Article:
If you are one of the 5 First Growths of Bordeaux (Ch. Margaux, Ch. Lafite Rothschild, Ch. Latour, Ch. Haut-Brion and lastly, Ch. Mouton Rothschild), you might think you could rest on your laurels, not give a fig for any new fangled advancements and just continue to produce wine the way it’s always been done. I mean, the first classification was done in 1855 and only one chateau has been added since then (Mouton Rothschild), and that was back in the 1970’s. You could do that but if you’re Chateau Margaux you won’t or rather, you don’t. That’s not to say the others are not also innovating but Ch. Margaux is the first to go public with their experimental findings.  Paul Pontallier, Managing Director and winemaker of Ch. Margaux was in town recently to give us a sneak peek into the inner workings of Ch. Margaux and how they are striving to maintain their reputation as one of the best wines of Bordeaux. He wants the world to know that Margaux is a forward thinking chateau and that they are looking to the wine business of the future, and the younger generation that will not only carry on the traditions but also build upon and improve what has gone before them. According to Paul, there is a plenty of experimentation and research going on in Bordeaux. He stressed however, that they themselves are not making anything new but rather in an organized way, they started these experiments because he does envisage change at some point in the future and his goal is to make the best possible wine and remain the best possible wine now and for future generations. So what are they up to? Pulling back the curtain of the great and mighty Oz (as in Wizard, not Clarke) we find, biodynamic wine! Let me explain first that the wines we tasted are not the ones that go into the first growth but are distinct plots that they are using on the estate...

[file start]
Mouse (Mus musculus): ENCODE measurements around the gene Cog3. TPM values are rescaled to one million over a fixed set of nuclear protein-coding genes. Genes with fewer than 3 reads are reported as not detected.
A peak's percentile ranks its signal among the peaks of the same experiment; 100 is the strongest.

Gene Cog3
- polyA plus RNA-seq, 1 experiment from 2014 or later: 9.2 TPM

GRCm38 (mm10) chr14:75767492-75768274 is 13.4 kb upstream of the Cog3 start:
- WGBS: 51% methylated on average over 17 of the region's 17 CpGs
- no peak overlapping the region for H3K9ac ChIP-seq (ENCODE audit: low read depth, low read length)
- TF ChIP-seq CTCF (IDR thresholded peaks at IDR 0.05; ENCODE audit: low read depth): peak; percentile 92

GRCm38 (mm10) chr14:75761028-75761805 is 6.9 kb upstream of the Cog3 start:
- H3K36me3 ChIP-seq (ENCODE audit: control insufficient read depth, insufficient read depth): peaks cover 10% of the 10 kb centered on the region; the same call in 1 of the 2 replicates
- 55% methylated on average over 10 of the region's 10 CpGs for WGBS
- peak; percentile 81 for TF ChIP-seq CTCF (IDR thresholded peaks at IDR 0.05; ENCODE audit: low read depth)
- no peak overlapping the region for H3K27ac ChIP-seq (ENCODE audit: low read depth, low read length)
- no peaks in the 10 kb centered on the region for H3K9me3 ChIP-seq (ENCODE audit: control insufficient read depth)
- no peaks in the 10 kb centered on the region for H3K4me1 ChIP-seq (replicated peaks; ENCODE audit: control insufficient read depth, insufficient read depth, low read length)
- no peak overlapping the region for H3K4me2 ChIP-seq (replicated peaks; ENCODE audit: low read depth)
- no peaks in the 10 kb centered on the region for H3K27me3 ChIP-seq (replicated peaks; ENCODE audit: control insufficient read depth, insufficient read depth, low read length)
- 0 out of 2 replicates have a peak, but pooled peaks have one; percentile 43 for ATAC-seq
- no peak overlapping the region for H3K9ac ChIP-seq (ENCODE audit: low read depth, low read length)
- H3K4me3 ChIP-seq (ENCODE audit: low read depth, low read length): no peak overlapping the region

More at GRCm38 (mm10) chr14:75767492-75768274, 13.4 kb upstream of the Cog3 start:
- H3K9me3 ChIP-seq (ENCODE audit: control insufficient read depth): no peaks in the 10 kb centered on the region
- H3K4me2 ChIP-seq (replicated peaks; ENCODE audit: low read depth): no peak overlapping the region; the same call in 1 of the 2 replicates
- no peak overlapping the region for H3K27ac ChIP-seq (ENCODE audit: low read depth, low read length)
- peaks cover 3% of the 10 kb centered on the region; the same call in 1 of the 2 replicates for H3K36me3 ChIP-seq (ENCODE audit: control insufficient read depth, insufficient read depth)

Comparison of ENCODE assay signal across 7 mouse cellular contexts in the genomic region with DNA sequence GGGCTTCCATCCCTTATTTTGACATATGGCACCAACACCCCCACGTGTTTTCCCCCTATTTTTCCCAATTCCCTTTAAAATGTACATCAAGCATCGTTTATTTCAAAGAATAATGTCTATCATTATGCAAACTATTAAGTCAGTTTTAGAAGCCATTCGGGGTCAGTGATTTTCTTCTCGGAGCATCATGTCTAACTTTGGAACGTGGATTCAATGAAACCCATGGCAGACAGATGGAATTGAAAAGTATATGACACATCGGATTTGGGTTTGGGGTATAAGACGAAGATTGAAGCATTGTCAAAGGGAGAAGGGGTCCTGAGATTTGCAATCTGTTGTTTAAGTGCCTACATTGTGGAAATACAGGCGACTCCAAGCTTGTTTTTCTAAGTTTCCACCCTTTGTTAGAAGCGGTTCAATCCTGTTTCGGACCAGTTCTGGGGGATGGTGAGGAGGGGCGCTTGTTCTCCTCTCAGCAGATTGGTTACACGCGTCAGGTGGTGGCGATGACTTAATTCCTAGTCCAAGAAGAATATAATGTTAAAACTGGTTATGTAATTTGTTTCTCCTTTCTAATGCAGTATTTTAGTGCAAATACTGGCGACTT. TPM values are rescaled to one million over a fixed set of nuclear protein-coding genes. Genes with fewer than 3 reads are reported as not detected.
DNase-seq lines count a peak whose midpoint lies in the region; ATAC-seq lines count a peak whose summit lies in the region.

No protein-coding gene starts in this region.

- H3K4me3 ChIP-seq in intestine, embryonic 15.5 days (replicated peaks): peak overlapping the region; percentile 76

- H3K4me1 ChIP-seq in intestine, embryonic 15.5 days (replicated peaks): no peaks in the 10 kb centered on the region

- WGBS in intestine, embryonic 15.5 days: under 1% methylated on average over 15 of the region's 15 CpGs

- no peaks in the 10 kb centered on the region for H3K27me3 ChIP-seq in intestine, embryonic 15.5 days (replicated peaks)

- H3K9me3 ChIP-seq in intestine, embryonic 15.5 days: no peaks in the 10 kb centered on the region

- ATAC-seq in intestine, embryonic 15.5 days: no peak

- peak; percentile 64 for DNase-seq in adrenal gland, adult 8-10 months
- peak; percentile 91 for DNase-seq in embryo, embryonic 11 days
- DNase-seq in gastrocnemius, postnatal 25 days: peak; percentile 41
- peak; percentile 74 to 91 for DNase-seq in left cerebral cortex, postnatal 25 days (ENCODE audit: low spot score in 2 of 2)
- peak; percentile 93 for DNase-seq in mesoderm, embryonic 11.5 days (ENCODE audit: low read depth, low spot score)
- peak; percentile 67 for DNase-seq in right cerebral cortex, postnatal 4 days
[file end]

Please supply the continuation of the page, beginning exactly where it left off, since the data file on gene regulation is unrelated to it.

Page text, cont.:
read more

Riesling at The Modern Pantry, Spring Tasting menu

Spring is just around the corner, now if we could just get the weather to cooperate. In anticipation of warm days and sunny skies, The Modern Pantry in Clerkenwell is featuring a riesling paired Spring Tasting menu for the month of March.This is first of what they promise to be a series of wine themed dinners. I think it’s apt to have riesling for Spring as it’s such a refreshing wine with it’s racy body and zippy, zingy acidity, represented by the New World’s offerings to the rich honeyed aromas and ripe stone fruit flavours and minerality of the Old World, riesling rarely let’s me down. It’s also a very versatile food wine and, with recently awarded MBE, Anna Hansen’s cuisine, is the perfect partner to the often spicy, exotic flavours of her food. The wines were chosen by Bill Knott for the restaurant and what was most interesting was that Bill said he chose the wines first and then worked with Anna to find just the right food matches. Usually, it’s the other way around when doing food and wine matching. Bill chose an array of rieslings showcasing it’s versatility from a variety of wine growing regions, from its homeland of Germany to the ends of New Zealand, we were presented with a delightful profile of the grape. An amuse bouche of tempura battered oysters was followed by the first course of Black fried squid paired with a kabinette riesling, the Bernkastler Badstube 2010 from the Mosel was a nice foil to the spicy sweet squid, the wine being slightly spritzy with loads of sweet ripe peach fruit on the palate, salty and sweet…mmmmm. Albert Mann is a great producer from Alsace and biodynamic to boot. His wines are always refined and fresh, the 2009 Albert Mann was pleasingly aromatic, almond blossom notes floating about. A slightly off dry but tasty wine with delicious ripe fruit on the palate. The seared King oyster mushroom, yuzu & tamari and kimchee & manouri pot sticker...

read more
%d bloggers like this: